Buy-In can be defined as the level of team member commitment to team goals, strategies, roles, and norms. Some teams have high levels of commitment, where all the team members are playing hard, adhering to team norms, and contributing to team success. Other teams have mixed commitment, where some team members are carrying the load and others are merely along for the ride. One way to determine team commitment is to examine how team decisions are executed by individual team members. If everyone in a team meeting agrees to a decision, but only some of the team members actually change their behavior after the meeting, then team commitment is not particularly strong. Team leaders can foster team member commitment in three ways. One is to paint a compelling team mission that is aligned with team member values. Team members are likely to exert considerable effort when their team’s goals are directly related to their personal wants and needs. Another way to foster commitment is to get team members involved with the creation of team goals, roles, and norms. The more involved team members are with the setting the team’s direction and the rules governing team member behavior, the more committed they will be. Because nothing kills buy-in more quickly than perceptions of favoritism, a third way to foster commitment is to ensure everyone on the team contributes equally to team success and adheres to team norms.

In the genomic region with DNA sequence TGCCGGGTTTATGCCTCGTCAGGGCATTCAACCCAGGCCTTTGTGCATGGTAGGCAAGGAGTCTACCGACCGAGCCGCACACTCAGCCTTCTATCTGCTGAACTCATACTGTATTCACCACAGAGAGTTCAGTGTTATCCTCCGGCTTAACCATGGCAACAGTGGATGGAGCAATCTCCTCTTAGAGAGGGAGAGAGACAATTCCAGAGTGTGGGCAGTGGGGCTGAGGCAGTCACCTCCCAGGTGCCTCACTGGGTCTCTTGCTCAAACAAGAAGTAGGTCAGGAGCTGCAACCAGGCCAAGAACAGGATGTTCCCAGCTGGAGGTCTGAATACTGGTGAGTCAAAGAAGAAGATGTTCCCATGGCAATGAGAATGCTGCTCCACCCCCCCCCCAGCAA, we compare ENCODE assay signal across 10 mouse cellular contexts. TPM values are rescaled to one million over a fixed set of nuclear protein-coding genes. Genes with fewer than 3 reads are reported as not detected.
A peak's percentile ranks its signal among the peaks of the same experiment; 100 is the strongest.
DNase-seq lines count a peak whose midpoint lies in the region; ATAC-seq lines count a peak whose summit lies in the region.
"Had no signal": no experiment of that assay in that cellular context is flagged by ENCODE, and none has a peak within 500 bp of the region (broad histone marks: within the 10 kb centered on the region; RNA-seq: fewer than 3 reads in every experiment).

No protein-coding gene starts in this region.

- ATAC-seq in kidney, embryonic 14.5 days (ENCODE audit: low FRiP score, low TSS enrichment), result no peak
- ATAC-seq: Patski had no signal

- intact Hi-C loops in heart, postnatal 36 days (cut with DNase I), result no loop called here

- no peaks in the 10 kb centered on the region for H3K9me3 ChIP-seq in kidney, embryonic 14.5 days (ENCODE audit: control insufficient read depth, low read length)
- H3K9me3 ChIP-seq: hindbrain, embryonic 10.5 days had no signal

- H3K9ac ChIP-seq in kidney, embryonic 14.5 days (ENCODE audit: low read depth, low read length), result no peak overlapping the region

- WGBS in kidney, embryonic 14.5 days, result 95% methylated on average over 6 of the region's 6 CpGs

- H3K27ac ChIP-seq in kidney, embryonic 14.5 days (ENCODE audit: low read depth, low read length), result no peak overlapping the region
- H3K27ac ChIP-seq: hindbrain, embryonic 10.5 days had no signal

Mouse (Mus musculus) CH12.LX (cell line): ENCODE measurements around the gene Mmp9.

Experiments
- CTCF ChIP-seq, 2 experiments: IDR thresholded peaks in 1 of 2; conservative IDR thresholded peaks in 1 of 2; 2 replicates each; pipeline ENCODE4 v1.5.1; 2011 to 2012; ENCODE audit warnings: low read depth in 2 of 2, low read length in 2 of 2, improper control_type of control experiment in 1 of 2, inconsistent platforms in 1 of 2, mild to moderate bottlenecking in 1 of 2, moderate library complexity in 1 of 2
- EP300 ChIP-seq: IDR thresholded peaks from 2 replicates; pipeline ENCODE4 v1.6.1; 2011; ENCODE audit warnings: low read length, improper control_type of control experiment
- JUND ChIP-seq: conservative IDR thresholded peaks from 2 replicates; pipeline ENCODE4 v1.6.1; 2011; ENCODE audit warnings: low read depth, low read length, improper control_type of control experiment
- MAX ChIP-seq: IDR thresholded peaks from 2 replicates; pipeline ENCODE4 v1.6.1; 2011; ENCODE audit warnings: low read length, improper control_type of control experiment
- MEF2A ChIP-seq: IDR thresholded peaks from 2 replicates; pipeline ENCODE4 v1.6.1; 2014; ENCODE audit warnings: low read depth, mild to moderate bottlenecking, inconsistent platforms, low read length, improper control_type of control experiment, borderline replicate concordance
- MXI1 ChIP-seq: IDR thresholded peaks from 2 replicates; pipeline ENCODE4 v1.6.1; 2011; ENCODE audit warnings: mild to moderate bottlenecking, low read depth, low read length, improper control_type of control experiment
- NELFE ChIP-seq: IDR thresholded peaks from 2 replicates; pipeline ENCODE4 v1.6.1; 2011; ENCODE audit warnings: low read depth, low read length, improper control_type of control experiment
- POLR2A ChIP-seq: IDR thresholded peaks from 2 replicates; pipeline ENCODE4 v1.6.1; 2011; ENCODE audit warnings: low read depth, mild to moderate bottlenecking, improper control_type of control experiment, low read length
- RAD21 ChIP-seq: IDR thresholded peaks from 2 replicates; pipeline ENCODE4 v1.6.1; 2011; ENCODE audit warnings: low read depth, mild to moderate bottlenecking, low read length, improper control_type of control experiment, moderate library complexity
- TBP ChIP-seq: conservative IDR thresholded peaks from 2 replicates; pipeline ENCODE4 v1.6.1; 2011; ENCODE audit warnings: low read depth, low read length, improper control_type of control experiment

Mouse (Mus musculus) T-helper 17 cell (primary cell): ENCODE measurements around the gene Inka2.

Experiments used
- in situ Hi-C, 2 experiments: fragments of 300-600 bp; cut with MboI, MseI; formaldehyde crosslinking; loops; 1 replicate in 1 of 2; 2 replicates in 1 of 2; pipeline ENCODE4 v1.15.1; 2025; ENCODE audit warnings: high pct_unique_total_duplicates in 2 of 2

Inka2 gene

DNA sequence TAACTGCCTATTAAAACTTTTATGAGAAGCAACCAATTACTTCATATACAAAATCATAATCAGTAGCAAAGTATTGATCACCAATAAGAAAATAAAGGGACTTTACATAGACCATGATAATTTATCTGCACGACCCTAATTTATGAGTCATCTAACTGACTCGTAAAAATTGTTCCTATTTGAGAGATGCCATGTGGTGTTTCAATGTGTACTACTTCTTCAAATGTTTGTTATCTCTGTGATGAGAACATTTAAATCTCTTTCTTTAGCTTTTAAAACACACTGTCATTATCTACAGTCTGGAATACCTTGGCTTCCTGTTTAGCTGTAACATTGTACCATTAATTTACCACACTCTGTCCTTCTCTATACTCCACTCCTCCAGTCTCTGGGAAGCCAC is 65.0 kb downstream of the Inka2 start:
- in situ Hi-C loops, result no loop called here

Power: What resources do we need?

Teams often have material needs, such as funding, office space, hardware and software systems, specialized equipment, transportation, tech support, etc.  These needed resources will be driven by team composition and goals--a football team requires